By Marilyn Bay Drake, Colorado Fruit & Vegetable Growers Association
Gone are the days when the school lunch lady plopped a pile of “chef’s surprise” on the plate of students with a take it or leave it attitude. The problem of days-gone-by school lunches was that kids, more often than not, left it and by so doing also left behind the curiosity and willingness to try new foods.
Today’s innovative school lunch professionals, like Natalie Leffler, who is employed by the Nutrition Services Department for Greeley-Evans School District 6, are trying new things to get kids to make healthier food choices in the school lunch line and throughout their lives. One such strategy is buying locally-produced foods.
District 6 made its first purchase of locally-grown produce, a cherry tomato crop costing $239 in the 2008-09 school year. Last school year, 25 percent or $920,000 of its annual food budget was spent on local produce, meat, poultry and dairy products. Purchasing local produce is worthwhile to the district for a number of reasons.
“We support investing dollars back into the local community and decreasing the miles food travels,” said Leffler.” Local produce also provides increased nutritional value as well as better quality, freshness and flavor.”
She said the decision to purchase locally requires more staff time than purchasing lunchroom food through conventional channels. It also requires developing partnerships with local growers. District 6 Food Service has learned more about agriculture, and growers have learned the constraints and opportunities of selling produce to the local school’s food service. Both appear happy with the arrangement.
Nutrition experts recommend increasing consumption of fruits and vegetables for better health, and studies show that children who develop good eating habits are far less likely to suffer health problems later in life than children who do not learn to eat a balanced diet. For this reason, Leffler and her colleagues are adamant about helping their students develop good eating habits. Here she shares some of the strategies that have helped her school lunch program get kids to eat more produce. Some of these tips may be helpful for parents wishing to incorporate more produce into their family’s diets.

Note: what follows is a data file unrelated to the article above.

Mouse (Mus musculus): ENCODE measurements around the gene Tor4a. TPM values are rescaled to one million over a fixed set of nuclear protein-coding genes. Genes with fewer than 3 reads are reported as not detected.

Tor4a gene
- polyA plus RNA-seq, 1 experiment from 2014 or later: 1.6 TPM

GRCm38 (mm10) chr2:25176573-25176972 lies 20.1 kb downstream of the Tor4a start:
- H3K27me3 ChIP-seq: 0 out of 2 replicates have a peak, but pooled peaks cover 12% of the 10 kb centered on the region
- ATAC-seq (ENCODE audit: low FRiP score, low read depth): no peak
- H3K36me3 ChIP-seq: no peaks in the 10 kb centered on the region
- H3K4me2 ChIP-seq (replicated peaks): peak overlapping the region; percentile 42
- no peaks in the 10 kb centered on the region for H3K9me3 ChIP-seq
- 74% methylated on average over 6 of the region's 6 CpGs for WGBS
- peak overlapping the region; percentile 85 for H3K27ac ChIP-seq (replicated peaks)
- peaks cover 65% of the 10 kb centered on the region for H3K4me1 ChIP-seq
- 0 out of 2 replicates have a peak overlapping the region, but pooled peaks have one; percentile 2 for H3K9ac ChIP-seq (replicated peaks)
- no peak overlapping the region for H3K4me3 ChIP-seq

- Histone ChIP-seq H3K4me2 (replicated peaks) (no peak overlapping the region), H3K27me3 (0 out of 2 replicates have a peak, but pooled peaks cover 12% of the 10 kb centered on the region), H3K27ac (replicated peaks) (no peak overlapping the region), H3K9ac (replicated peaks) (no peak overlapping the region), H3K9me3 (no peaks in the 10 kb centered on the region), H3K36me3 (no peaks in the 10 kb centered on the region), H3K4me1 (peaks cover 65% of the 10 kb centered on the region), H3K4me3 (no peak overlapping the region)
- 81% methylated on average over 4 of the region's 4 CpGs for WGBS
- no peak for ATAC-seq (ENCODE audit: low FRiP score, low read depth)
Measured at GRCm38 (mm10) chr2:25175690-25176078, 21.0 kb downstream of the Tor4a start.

- Model (adults) good eating habits.
- Offer new foods; don’t “serve” them. This takes the pressure off the cook as well as the kids to try and like new food.
- Make good food available and easy to eat. Cut up vegetable sticks in the fridge are more likely to be consumed than a package of unwashed, uncut carrots.
- Offer a new food repeatedly. Research proves that accepting a new food takes time.
- Encourage kids to take part in planning meals, writing grocery lists, and helping with kid-friendly kitchen duties. This empowers and allows kids to learn alongside the adults.
- When introducing a new fruit or vegetable, offer it with an old standby or favorite food, and try only one new food at a time.
- Plant a garden to get kids excited about eating fruits and vegetables that may be unfamiliar. This could be as simple as a few herbs in a counter top container. Studies show that planting and nurturing a garden increases the likelihood a child will eat a new or previously rejected vegetable or fruit.
- Buy locally and talk about the grower of the produce. In the District 6 cafeterias Leffler markets and promotes fruits, vegetables and the farms they came from with posters, special events, and classroom curriculum.
- Eat a family meal together with no distractions, focusing on the food and the conversation.
The Colorado Fruit and Vegetable Growers Association urges consumers to look for produce with the Colorado Proud designation in grocery stores and farmers’ markets as well for on-farm outlets. For more on Colorado produce seasonal availability, nutrition information and to find a grower near you, log on to:http://coloradoproduce.org/produce-directory/